Agog! Press (2004)
Reviewed by Devin Jeyathurai (this review was first published in November 2005)
Most days, if you asked me to choose between a good short story and a good novel, I’d pick the short story. This isn’t really anyone’s fault. It has more to do with the way my life is structured. I work all day and the only times I have to read on a regular basis are when I’m on the bus in the morning, when I’m on the bus in the evening, and briefly before I fall asleep. You can then understand why a short story is perfectly suited to my lifestyle. I can fit a complete story into a forty minute ride to the office in the morning, and then head into work without feeling like I need to read just one more page. On the way home, I can read a slightly longer short story, and finish it off before I hit the sack.
The experience of reading a short story is different from reading a novel, and markedly so. A novel is more languid, more expansive. A novel has more room, more space. A novel can explore ideas and plotlines and character more slowly, more deeply, differently.
By contrast, a short story needs to work quickly, grab the reader by the (eye)balls and drag them along for the ride before they can change their minds. Forget about establishing background, or those long dreary descriptions. A short story is kinetic, it moves. Some short stories start in medias res and require that the reader catch up on their own. Often figuring out what’s going on is part of the fun.
All the same, there aren’t very many markets for speculative fiction short stories, and correspondingly few ways for readers to get hold of them. That’s why I applaud Cat Sparks’ effort to showcase new Australian science fiction shorts in anthologies like Agog! Smashing Stories (and Agog! Terrific Tales, Agog! Fantastic Fiction, AustrAlien Absurdities and Daikaiju!). I can’t vouch for any of the others, because I haven’t gotten around to buying or reading them, but when writing about Agog! Smashing Stories, the word that springs to mind is “solid”.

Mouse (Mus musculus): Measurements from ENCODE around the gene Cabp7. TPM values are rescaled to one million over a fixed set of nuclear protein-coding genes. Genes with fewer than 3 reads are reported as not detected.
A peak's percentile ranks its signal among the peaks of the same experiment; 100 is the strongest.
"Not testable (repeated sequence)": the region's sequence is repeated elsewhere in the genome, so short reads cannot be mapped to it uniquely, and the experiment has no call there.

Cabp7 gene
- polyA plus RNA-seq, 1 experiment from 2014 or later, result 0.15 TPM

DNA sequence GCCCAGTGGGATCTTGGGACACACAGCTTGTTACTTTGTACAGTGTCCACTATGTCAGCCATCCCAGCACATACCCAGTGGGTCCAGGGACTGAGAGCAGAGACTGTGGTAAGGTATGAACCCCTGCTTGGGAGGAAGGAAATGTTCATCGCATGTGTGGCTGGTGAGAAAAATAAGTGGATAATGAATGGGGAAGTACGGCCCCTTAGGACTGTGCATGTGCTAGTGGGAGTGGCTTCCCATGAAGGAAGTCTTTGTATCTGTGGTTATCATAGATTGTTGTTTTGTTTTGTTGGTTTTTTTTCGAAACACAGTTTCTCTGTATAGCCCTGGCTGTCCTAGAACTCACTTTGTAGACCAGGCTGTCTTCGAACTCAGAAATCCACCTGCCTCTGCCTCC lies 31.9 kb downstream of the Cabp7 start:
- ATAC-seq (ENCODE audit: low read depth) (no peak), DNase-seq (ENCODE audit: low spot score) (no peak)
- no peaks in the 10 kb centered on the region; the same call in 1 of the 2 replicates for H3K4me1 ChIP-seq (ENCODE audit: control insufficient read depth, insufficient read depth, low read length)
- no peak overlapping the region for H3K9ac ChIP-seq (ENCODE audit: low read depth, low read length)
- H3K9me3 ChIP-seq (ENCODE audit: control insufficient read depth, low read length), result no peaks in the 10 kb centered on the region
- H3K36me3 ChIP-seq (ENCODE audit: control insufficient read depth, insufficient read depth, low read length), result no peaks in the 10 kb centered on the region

I know, that’s a funny word to use to describe a collection of twenty stories, especially when each of them is completely different, with no connection between them other than the fact that they are Australian. But that’s what this collection is; it’s solid, it’s robust. And while each of the stories in it is a good example of science fiction in its own right, taken together, they demonstrate the remarkable range of Australian science fiction, and the amazing talent that populates the field.
Take Rob Hood’s “Regolith”, which opens the collection. A pair of archaeologists find the burial chamber of an aristocratic scholar and kabbalist who sought the secret of eternal life. A worker on the moon is part of a project to bring water back to the moon. Making the connection between the two, this story bridges present and future, the Earth and the Moon, and manages to throw in a peculiar sort of haunting in the process. I know Hood’s propensity for ghosts, and it doesn’t surprise me that he’s managed to wedge one in here. Maybe not a ghost. Maybe it’s an echo, or an intention. It’s still marvellously subtle, and clever, and not a little spooky … but hopeful, too.
I’m going to be a little less specific about Jeremy Shaw’s “Humosity”, because this story, about being genetically inhuman, manages to say a lot about being human. If I told you that this three-page story was actually about a man who’s obsessed with ladybirds and compasses, you might not want to read it – but take my word for it, you should, because working out what’s going on in the background is the point of the exercise.